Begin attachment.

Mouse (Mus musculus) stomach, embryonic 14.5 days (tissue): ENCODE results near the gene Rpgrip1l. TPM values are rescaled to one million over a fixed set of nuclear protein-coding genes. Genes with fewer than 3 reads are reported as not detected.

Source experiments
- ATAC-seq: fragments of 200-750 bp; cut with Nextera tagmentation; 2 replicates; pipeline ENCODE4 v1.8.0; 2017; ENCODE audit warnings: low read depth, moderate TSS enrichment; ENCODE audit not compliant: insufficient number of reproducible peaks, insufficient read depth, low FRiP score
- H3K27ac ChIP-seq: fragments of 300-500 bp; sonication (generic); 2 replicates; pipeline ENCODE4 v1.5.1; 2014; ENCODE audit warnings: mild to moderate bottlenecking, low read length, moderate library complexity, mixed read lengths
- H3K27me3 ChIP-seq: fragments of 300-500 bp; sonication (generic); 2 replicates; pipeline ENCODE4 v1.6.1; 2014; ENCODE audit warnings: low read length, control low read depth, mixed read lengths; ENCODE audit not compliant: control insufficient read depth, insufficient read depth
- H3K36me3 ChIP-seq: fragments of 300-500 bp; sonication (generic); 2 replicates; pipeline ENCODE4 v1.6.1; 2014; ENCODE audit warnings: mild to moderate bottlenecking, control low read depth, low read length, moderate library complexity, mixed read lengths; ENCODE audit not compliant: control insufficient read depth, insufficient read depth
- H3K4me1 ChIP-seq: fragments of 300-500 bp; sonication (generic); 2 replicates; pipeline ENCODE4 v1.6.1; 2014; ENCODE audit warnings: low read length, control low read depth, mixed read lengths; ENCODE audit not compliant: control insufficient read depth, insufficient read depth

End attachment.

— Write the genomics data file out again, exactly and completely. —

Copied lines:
Mouse (Mus musculus) stomach, embryonic 14.5 days (tissue): ENCODE results near the gene Rpgrip1l. TPM values are rescaled to one million over a fixed set of nuclear protein-coding genes. Genes with fewer than 3 reads are reported as not detected.

Source experiments
- ATAC-seq: fragments of 200-750 bp; cut with Nextera tagmentation; 2 replicates; pipeline ENCODE4 v1.8.0; 2017; ENCODE audit warnings: low read depth, moderate TSS enrichment; ENCODE audit not compliant: insufficient number of reproducible peaks, insufficient read depth, low FRiP score
- H3K27ac ChIP-seq: fragments of 300-500 bp; sonication (generic); 2 replicates; pipeline ENCODE4 v1.5.1; 2014; ENCODE audit warnings: mild to moderate bottlenecking, low read length, moderate library complexity, mixed read lengths
- H3K27me3 ChIP-seq: fragments of 300-500 bp; sonication (generic); 2 replicates; pipeline ENCODE4 v1.6.1; 2014; ENCODE audit warnings: low read length, control low read depth, mixed read lengths; ENCODE audit not compliant: control insufficient read depth, insufficient read depth
- H3K36me3 ChIP-seq: fragments of 300-500 bp; sonication (generic); 2 replicates; pipeline ENCODE4 v1.6.1; 2014; ENCODE audit warnings: mild to moderate bottlenecking, control low read depth, low read length, moderate library complexity, mixed read lengths; ENCODE audit not compliant: control insufficient read depth, insufficient read depth
- H3K4me1 ChIP-seq: fragments of 300-500 bp; sonication (generic); 2 replicates; pipeline ENCODE4 v1.6.1; 2014; ENCODE audit warnings: low read length, control low read depth, mixed read lengths; ENCODE audit not compliant: control insufficient read depth, insufficient read depth